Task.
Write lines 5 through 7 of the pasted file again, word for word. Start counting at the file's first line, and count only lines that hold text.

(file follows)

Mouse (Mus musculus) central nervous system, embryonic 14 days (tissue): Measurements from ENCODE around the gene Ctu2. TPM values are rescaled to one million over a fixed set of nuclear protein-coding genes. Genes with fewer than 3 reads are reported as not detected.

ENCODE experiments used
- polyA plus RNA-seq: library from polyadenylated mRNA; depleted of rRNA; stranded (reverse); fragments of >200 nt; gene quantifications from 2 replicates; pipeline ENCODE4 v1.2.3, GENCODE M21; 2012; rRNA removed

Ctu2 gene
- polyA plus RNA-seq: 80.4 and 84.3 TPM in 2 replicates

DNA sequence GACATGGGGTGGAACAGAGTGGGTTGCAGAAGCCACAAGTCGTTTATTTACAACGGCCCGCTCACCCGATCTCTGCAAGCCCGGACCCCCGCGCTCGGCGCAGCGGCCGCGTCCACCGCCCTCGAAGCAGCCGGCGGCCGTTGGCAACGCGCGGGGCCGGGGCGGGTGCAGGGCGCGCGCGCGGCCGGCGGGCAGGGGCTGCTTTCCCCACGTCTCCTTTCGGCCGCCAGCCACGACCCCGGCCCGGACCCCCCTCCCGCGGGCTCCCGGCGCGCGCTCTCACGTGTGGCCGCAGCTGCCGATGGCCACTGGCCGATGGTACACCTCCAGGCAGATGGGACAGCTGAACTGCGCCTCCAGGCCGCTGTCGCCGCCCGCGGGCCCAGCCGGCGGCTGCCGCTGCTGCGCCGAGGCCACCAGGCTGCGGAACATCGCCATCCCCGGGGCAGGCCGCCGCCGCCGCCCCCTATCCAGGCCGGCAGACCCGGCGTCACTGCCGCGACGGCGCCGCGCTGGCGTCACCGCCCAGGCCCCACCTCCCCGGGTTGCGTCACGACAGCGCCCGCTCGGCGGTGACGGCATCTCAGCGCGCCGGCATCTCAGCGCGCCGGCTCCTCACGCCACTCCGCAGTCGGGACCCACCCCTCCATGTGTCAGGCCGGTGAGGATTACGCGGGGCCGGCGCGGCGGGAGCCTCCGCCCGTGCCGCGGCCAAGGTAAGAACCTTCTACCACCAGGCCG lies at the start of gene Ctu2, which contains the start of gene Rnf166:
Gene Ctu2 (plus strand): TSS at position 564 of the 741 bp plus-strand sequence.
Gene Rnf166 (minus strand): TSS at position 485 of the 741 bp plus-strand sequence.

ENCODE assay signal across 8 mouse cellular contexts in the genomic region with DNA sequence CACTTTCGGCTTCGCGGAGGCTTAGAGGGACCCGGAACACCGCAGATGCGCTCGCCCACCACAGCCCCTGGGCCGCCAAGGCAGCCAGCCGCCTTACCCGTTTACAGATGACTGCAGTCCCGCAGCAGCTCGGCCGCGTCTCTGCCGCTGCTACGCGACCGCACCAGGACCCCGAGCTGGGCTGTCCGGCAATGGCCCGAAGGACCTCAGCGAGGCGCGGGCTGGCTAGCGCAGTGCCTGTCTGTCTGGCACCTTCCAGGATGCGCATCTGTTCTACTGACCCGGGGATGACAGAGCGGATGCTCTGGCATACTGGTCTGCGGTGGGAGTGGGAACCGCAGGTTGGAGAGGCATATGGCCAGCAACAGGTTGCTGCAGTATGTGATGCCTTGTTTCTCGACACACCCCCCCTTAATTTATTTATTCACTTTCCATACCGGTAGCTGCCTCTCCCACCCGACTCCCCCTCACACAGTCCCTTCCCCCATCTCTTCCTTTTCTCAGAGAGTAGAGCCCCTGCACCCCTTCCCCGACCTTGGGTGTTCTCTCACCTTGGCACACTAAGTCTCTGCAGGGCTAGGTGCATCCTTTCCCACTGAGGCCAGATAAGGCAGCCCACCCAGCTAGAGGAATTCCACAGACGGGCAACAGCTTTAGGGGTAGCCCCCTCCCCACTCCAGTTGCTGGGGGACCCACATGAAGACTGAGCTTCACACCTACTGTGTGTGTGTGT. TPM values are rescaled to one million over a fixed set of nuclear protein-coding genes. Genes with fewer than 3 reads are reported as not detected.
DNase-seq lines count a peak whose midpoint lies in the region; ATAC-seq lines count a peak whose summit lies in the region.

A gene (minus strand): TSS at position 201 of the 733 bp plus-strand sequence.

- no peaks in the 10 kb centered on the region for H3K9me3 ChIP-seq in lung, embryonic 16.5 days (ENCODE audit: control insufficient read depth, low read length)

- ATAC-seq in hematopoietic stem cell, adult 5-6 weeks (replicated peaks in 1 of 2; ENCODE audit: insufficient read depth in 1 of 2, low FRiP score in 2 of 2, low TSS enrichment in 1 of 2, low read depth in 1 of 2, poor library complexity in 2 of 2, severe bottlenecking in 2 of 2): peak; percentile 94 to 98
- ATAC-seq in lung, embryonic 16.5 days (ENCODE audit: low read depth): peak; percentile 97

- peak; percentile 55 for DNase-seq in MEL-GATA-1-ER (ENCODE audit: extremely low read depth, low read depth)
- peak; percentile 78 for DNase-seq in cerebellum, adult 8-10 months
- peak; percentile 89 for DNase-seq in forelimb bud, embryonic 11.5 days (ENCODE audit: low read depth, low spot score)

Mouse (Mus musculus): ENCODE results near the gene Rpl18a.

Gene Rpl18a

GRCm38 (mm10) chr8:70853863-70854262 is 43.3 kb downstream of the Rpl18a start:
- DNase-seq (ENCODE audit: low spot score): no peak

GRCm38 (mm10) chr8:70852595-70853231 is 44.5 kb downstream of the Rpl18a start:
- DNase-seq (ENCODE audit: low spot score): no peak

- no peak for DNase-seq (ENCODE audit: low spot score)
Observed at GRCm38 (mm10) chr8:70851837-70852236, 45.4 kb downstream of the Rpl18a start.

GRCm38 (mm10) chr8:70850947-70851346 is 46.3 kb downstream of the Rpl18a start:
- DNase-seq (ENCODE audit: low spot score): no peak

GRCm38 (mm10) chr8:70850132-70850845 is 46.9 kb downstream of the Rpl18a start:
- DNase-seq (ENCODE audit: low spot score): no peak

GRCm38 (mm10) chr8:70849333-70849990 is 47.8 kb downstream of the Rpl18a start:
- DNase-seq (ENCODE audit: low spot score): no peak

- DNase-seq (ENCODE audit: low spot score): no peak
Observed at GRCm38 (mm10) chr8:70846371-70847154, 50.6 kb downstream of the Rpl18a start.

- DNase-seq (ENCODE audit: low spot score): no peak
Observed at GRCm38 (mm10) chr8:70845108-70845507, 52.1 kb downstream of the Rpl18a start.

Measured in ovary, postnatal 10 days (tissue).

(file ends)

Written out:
- polyA plus RNA-seq: 80.4 and 84.3 TPM in 2 replicates

DNA sequence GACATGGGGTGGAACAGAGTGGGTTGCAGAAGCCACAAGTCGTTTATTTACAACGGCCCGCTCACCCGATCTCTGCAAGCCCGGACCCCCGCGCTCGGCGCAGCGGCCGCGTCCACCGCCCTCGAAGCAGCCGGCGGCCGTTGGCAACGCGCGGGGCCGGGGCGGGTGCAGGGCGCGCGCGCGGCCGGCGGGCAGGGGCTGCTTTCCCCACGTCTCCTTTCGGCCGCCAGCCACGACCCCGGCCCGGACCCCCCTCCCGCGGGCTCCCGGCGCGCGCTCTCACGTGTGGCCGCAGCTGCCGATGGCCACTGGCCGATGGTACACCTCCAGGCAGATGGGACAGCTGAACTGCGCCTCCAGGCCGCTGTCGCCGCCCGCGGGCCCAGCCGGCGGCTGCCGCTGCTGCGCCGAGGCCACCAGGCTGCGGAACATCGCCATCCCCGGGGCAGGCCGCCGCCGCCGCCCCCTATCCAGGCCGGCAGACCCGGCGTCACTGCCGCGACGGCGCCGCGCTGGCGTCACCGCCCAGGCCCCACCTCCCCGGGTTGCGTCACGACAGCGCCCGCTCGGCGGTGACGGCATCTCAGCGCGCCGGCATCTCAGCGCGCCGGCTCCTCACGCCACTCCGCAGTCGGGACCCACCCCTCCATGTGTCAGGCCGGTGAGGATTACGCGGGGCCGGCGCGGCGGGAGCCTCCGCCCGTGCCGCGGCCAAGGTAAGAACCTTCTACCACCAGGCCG lies at the start of gene Ctu2, which contains the start of gene Rnf166:
Gene Ctu2 (plus strand): TSS at position 564 of the 741 bp plus-strand sequence.